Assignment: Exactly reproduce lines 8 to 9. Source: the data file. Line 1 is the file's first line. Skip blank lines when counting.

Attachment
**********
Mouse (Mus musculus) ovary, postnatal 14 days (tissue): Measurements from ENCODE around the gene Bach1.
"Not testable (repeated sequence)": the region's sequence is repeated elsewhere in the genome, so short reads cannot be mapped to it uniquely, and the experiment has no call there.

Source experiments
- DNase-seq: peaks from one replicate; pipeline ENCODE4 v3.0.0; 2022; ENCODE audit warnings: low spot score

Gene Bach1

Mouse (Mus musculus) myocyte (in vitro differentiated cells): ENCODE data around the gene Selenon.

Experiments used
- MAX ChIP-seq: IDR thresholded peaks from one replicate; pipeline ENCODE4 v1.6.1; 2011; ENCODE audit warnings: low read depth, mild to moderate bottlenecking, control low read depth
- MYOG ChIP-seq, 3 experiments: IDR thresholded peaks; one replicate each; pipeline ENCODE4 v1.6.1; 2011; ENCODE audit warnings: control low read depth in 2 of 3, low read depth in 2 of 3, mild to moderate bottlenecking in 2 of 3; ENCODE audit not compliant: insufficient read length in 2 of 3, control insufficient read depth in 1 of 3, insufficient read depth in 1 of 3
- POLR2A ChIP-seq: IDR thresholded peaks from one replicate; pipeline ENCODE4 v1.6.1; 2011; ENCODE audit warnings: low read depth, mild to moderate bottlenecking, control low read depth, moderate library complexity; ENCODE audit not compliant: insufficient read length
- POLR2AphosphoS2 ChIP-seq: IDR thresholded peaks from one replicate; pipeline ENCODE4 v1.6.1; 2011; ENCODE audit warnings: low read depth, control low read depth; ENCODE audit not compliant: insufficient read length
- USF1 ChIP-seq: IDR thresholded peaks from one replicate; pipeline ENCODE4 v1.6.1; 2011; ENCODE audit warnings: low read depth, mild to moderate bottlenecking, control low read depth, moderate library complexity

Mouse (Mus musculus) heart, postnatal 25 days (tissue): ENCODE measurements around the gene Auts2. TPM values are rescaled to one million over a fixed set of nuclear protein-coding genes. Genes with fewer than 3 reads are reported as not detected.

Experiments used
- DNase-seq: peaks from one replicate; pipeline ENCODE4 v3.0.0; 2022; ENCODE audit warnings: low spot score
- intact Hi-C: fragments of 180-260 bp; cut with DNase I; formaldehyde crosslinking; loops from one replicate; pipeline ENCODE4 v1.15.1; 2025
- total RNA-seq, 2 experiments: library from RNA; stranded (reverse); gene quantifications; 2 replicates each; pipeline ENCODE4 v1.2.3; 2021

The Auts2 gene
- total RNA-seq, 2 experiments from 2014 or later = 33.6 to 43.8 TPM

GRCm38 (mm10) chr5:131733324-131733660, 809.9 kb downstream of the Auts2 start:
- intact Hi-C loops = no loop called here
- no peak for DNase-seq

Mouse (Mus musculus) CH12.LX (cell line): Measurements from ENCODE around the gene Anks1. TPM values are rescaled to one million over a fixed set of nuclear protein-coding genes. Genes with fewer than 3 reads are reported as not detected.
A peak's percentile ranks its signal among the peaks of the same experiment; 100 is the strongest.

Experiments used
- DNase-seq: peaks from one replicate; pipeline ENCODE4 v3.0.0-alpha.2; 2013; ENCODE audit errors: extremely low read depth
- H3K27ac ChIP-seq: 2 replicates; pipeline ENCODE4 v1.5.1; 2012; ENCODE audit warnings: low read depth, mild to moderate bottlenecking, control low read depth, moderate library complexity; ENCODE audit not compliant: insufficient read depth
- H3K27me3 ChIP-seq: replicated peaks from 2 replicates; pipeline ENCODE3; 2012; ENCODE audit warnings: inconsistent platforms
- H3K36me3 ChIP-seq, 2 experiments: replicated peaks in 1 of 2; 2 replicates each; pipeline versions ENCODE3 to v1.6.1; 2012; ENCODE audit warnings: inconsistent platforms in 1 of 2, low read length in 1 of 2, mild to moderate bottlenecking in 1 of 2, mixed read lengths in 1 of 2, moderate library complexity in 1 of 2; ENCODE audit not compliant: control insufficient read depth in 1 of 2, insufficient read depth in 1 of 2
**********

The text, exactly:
- MAX ChIP-seq: IDR thresholded peaks from one replicate; pipeline ENCODE4 v1.6.1; 2011; ENCODE audit warnings: low read depth, mild to moderate bottlenecking, control low read depth
- MYOG ChIP-seq, 3 experiments: IDR thresholded peaks; one replicate each; pipeline ENCODE4 v1.6.1; 2011; ENCODE audit warnings: control low read depth in 2 of 3, low read depth in 2 of 3, mild to moderate bottlenecking in 2 of 3; ENCODE audit not compliant: insufficient read length in 2 of 3, control insufficient read depth in 1 of 3, insufficient read depth in 1 of 3